Please use this identifier to cite or link to this item:
|Title:||Hepatitis B Virus Chronic Infection in Blood Donors from Asian and African High or Medium Prevalence Areas: Comparison According to Sex||Authors:||Allain, Jean-Pierre
Chaar, Mira El
|Affiliations:||Faculty of Health Sciences||Keywords:||HBV
|Issue Date:||2022-01-24||Part of:||Viruses||Volume:||14||Issue:||4||Abstract:||
Immune control of various infectious diseases, particularly viral, was shown to be more
efficient for females than males. Response to viral vaccines (HAV, HBV) was higher in females.
Data on hepatitis B virus (HBV) markers accumulated over 15 years in blood donors was stratified
according to sex, including HBsAg, HBV viral load and levels of anti-HBs in areas where genotypes B and C (China), genotype D (Iran, Lebanon, Tunisia) and genotype E (Ghana, Burkina Faso, Gabon) were prevalent. HBsAg was screened by either ELISA or rapid tests, anti-HBc and anti-HBs by ELISA, HBV DNA load by a standardized method across sites. In Ghanaian children less than 5 years, HBV DNA load was significantly lower in females than in males (p = 0.035). In China, Ghana, Burkina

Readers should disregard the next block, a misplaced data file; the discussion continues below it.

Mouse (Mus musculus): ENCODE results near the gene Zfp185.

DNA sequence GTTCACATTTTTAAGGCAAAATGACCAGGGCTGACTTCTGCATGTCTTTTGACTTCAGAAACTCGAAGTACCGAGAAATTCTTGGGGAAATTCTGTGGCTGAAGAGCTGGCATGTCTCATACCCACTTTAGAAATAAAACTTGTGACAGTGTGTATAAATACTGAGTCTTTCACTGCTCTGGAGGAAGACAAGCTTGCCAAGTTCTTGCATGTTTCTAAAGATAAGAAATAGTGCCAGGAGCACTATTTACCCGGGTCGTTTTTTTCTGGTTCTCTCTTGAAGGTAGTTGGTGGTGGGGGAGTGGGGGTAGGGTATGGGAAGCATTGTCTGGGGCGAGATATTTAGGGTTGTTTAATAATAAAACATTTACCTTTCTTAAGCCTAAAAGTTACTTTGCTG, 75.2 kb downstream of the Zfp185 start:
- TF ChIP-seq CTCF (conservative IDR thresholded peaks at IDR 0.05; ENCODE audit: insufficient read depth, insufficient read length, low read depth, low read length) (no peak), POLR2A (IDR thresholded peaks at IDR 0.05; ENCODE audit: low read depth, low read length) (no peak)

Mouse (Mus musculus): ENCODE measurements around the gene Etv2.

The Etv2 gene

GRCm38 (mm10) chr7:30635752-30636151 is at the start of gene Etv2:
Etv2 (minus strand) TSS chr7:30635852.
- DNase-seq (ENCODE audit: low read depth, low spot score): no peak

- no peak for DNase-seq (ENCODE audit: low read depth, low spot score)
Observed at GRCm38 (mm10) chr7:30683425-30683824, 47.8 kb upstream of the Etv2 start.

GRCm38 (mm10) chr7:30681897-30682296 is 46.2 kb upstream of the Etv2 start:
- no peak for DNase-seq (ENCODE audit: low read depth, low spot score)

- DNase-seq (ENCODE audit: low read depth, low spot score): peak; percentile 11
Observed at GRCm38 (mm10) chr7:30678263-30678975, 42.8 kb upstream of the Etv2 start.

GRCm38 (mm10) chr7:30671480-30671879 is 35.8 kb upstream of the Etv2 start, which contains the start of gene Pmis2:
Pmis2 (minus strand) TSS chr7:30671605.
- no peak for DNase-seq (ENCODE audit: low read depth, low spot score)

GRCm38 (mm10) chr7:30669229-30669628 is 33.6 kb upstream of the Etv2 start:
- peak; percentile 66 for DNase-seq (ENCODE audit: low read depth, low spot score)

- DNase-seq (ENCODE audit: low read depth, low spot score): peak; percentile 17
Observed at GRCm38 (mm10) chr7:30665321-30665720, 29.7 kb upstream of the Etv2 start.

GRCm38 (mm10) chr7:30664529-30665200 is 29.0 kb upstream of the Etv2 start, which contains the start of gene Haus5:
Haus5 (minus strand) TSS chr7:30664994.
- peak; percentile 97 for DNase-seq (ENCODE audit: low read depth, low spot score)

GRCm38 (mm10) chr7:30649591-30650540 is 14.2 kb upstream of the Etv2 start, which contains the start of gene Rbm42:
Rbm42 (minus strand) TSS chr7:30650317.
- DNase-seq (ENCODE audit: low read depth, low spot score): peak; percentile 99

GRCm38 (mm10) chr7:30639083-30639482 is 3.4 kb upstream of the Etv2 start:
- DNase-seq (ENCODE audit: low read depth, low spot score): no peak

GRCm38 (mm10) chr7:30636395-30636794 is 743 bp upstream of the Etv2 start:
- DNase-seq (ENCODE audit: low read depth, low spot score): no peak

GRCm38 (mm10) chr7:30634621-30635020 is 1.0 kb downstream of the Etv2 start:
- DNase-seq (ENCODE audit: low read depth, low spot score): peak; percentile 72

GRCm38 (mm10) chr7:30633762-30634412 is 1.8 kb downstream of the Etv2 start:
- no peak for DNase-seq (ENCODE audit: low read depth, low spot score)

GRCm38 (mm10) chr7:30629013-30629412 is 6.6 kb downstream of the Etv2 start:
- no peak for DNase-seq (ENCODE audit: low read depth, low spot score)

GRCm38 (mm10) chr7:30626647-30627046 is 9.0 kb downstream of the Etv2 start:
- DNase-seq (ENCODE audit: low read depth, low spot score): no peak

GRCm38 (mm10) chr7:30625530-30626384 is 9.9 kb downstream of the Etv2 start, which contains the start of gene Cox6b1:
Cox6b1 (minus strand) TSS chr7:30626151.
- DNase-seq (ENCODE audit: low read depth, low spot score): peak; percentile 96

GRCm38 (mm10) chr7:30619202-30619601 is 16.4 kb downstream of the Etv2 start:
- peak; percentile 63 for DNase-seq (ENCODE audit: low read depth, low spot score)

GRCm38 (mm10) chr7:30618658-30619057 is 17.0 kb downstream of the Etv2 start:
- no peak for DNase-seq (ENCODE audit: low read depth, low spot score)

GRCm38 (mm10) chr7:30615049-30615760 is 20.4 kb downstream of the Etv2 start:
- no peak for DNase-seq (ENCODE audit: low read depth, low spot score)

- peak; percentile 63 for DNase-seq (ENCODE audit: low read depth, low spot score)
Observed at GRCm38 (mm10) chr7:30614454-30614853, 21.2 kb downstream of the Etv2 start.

Faso and Gabon blood donors, median HBsAg prevalence was ~5% and 3% in China, ~8.5% and 4.5% in Gabon, ~16% and 11% in Burkina Faso and ~11% and 7% in Ghana for male and female donors, respectively (p < 0.001). In HBsAg+ Ghanaian blood donors, distribution and median viral load were
not significantly different between sexes; occult hepatitis B infections (OBI) were significantly more frequent in males. In Chinese blood donor anti-HBc+ and anti-HBs+, anti-HBs levels tended to be higher in males but vaccinated donors’ anti-HBs+ only, while anti-HBs levels were females > males.
In areas where genotypes B-E are dominant, the prevalence of chronic HBV infection (HBsAg+) seems better controlled before age 16–18 by females infected vertically or horizontally. OBIs appear considerably more frequent in men, suggesting lower efficacy of HBV infection control. Female blood donors appear significantly safer from HBV than males, and their donation should be encouraged.
|URI:||https://scholarhub.balamand.edu.lb/handle/uob/5420||DOI:||10.3390/v14040673||Open URL:||Link to full text||Type:||Journal Article|
|Appears in Collections:||Department of Medical Laboratory Sciences|
Show full item record
checked on Jul 3, 2022
Items in DSpace are protected by copyright, with all rights reserved, unless otherwise indicated.